Deepwater Wind has pledged funding for the establishment of a new Blue Economy Initiative at the University of Massachusetts, which will develop an independent research portfolio on how offshore wind farms can coexist with other ocean-based industries — with particular emphasis on commercial fishing.
“The growth of offshore wind energy in the U.S. provides researchers with a tremendous opportunity to examine this new industry and how it can coexist with other ocean users, particularly commercial fishermen,” said Deepwater Wind CEO Jeffrey Grybowski. “We’re proud to support this new Blue Economy Initiative at UMass, which is perfectly positioned to produce leading-edge research that will guide the continuing development of the offshore wind industry.”
Deepwater Wind is committing $1 million over five years to sponsor the Blue Economy Initiative, which will be led by the UMass Dartmouth School for Marine Science and Technology via the Massachusetts Marine Fisheries Institute.
“This is an important example of industry-academic collaboration that advances a mutual interest in understanding the intersection of ocean-based industries and advanced technologies,” said UMass President Marty Meehan. “It also further strengthens the university’s position, and that of the UMass Dartmouth’s School of Marine Science in particular, as a national center of excellence in research of ocean industries.”
The sponsorship agreement is contingent on the approval of Deepwater Wind’s Revolution Wind project by state utilities.
“Our world-class UMass Dartmouth scientists, in collaboration with their colleagues across the UMass system, will contribute unparalleled expertise and credibility as the Commonwealth becomes the hub of offshore wind while protecting our priceless fisheries,” said UMass Dartmouth Chancellor Robert E. Johnson. “This agreement with Deepwater Wind is an example of how the university and industry can partner to strengthen our blue economy while protecting our environment.”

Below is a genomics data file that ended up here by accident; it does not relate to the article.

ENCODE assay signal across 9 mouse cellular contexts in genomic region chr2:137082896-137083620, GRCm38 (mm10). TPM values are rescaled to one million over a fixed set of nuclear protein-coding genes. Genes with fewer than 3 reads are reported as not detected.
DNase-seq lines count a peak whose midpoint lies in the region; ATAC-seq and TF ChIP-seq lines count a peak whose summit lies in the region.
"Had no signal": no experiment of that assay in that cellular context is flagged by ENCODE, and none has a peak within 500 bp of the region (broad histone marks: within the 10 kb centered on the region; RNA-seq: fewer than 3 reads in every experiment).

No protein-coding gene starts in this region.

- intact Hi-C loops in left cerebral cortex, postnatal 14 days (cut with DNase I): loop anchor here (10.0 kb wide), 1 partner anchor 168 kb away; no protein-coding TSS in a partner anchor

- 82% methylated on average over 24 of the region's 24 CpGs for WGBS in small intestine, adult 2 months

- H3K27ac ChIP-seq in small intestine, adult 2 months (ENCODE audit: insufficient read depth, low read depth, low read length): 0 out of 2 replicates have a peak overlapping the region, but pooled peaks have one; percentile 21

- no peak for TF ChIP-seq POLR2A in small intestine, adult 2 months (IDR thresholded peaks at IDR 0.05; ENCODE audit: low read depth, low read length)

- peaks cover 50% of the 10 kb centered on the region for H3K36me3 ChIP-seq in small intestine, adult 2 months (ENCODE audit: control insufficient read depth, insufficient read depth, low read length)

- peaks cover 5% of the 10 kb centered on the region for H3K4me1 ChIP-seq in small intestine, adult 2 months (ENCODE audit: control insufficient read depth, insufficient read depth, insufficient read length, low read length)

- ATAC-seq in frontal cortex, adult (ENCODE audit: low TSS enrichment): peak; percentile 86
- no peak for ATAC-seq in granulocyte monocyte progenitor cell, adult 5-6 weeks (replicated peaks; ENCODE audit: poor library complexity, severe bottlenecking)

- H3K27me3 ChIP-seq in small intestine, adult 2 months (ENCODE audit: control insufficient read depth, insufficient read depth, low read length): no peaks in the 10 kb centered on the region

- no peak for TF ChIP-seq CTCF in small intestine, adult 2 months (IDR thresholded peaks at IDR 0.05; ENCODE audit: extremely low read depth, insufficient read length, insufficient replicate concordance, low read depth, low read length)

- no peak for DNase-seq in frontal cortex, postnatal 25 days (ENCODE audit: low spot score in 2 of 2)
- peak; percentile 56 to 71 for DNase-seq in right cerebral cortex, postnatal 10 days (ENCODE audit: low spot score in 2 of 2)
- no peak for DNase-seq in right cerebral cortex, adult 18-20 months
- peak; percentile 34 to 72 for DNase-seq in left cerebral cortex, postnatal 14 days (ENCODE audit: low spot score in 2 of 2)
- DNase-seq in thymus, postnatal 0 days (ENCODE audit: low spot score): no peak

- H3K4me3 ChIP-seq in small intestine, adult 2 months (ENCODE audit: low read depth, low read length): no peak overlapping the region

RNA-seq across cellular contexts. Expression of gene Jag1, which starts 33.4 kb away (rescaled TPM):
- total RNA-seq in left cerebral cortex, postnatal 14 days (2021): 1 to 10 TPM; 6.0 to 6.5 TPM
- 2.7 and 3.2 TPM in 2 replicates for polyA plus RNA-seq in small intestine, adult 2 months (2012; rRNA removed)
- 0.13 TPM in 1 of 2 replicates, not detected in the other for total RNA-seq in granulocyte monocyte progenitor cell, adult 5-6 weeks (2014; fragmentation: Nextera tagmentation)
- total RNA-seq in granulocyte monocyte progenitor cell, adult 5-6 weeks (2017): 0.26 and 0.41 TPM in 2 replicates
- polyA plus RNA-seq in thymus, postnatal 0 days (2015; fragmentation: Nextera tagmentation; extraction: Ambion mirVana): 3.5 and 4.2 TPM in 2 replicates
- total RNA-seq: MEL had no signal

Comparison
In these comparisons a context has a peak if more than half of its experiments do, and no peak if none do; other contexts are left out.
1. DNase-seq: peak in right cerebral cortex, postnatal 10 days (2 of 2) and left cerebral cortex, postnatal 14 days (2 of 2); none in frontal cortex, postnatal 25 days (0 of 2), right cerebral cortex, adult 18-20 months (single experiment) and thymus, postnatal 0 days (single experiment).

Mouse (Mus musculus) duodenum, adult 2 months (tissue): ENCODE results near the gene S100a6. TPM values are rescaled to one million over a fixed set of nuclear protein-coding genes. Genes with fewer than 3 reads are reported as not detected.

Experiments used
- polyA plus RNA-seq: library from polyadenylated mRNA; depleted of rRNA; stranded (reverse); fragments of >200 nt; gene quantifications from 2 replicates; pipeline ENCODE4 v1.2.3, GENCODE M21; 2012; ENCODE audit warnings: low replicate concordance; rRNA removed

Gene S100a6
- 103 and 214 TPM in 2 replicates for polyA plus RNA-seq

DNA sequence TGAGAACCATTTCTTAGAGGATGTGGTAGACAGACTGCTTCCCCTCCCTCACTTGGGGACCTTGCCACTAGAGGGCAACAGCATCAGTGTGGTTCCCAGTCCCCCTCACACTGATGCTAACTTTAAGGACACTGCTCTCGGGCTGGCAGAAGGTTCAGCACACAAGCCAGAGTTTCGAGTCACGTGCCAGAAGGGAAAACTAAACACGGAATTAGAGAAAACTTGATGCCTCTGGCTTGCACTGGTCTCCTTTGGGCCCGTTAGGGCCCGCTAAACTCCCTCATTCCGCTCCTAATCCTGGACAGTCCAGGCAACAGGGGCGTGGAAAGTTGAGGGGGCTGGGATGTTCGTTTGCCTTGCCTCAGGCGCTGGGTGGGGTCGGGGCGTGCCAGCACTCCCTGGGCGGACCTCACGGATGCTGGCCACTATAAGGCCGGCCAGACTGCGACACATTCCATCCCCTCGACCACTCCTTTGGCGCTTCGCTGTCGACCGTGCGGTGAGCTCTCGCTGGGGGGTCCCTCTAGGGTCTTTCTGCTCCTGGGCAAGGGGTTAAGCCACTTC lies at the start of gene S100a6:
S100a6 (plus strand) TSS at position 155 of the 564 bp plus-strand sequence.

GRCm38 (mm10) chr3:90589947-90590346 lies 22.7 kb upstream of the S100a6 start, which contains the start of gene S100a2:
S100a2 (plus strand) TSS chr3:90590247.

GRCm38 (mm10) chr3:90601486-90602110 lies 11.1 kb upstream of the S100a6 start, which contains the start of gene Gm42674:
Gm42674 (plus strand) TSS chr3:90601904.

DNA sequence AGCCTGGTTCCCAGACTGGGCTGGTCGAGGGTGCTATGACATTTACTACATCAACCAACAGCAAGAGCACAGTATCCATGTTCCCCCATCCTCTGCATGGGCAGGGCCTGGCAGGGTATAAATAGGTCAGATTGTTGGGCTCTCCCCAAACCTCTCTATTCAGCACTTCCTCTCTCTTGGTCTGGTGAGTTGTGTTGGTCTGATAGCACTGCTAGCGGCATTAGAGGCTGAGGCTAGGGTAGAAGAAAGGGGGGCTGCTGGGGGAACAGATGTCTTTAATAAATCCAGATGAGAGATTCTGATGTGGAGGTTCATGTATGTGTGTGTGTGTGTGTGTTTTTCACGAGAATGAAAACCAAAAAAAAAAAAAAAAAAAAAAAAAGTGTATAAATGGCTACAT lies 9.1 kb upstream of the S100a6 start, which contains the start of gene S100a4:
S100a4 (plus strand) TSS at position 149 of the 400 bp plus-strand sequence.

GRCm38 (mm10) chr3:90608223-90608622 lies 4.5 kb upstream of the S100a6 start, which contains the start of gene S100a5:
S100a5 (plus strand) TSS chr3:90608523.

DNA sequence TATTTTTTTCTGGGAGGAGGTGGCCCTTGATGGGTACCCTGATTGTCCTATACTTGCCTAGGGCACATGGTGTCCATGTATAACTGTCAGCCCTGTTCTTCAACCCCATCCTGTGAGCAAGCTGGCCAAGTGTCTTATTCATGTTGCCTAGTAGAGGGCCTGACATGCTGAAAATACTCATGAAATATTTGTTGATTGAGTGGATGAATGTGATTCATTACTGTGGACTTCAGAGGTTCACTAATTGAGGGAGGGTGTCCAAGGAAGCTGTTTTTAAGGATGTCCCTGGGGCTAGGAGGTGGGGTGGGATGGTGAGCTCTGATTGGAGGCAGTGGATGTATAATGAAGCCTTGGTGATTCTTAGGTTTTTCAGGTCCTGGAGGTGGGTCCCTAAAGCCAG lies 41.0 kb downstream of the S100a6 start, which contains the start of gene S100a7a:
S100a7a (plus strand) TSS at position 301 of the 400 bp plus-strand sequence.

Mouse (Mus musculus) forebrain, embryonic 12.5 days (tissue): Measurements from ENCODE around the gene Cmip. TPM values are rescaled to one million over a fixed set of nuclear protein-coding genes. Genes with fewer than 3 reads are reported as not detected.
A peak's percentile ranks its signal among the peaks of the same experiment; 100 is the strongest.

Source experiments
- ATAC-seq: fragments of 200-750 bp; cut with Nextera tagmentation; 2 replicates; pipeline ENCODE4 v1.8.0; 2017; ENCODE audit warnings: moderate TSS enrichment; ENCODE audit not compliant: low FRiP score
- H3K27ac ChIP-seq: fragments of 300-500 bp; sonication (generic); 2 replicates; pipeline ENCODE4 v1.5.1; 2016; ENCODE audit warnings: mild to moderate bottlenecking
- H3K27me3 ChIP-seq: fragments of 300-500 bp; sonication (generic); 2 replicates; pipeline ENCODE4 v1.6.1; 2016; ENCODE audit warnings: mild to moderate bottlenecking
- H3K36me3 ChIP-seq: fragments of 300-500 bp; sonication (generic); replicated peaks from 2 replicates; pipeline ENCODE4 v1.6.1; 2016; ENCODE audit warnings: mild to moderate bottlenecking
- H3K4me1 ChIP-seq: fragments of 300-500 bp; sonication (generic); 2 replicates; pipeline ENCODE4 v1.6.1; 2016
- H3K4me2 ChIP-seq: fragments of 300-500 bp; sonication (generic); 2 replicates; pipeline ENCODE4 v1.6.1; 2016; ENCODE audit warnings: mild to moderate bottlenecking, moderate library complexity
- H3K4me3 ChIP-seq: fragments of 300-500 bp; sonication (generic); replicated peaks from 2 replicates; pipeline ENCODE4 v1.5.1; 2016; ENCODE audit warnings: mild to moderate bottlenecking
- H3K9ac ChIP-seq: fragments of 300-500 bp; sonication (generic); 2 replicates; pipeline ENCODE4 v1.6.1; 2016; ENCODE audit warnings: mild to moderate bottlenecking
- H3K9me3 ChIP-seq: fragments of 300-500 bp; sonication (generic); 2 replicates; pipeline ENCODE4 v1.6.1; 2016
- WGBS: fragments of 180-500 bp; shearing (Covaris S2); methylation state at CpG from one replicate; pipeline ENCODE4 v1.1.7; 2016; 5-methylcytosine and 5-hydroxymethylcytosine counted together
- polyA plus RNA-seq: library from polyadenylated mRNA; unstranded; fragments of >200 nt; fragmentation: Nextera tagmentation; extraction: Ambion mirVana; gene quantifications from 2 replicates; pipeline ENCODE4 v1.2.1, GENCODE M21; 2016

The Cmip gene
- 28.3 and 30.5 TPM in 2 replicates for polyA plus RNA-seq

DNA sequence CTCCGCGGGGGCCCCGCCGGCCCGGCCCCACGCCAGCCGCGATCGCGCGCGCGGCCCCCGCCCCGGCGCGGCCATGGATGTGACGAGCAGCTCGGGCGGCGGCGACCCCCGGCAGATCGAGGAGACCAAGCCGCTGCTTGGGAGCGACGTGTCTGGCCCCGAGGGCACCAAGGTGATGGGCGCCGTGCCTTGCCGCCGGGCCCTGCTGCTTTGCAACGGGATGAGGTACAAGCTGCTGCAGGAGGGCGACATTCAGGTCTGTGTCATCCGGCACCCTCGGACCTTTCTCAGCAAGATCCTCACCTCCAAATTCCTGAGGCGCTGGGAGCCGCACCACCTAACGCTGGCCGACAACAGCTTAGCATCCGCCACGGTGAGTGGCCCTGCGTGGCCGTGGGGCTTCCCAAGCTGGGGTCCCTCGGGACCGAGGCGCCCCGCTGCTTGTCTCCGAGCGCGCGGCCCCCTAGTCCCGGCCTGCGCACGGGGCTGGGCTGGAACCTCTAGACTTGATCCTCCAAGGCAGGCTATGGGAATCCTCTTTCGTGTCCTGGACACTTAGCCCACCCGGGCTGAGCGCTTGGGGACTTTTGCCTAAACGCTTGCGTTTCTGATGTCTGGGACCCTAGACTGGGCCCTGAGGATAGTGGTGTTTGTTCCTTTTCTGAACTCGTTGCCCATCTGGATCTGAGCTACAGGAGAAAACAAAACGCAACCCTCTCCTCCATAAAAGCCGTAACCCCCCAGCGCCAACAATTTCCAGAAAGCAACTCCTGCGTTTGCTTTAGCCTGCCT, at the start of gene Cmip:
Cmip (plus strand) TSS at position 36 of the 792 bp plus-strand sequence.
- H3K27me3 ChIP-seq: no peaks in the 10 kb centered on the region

“As New Bedford continues to position itself as a center for the offshore wind industry, it will be critical to strengthen our capacity to perform basic and applied research needed by the industry,” said New Bedford Mayor Jon Mitchell. “Deepwater Wind’s investment in SMAST reflects the company’s incisive recognition of this need and its commitment to the city.”
Independent researchers at the Marine Fisheries Institute will be tasked with establishing a research portfolio that seeks to advance both offshore wind development and the fishing industry in the decades to come.
“The relationship between the emerging offshore wind industry and commercial fishing in New Bedford is vital towards ensuring significant local job creation and economic development for years to come,” said Senator Mark Montigny (D-New Bedford), who authored key offshore wind amendments to the 2016 omnibus renewable energy legislation. “Dynamic public-private partnerships between key stakeholders like SMAST and Deepwater Wind are critical to advancing these initiatives, and the excellent caliber of researchers at UMass Dartmouth will serve this endeavor well.”
“We appreciate Deepwater Wind’s willingness to invest in science, and its confidence in our ability to develop a research framework that will help commercial fishing, offshore wind, and other coastal industries co-exist to form a vibrant blue economy,” said Dr. Kevin Stokesbury, a professor at the UMass Dartmouth School for Marine Science and Technology and Research Director for the Massachusetts Fisheries Institute.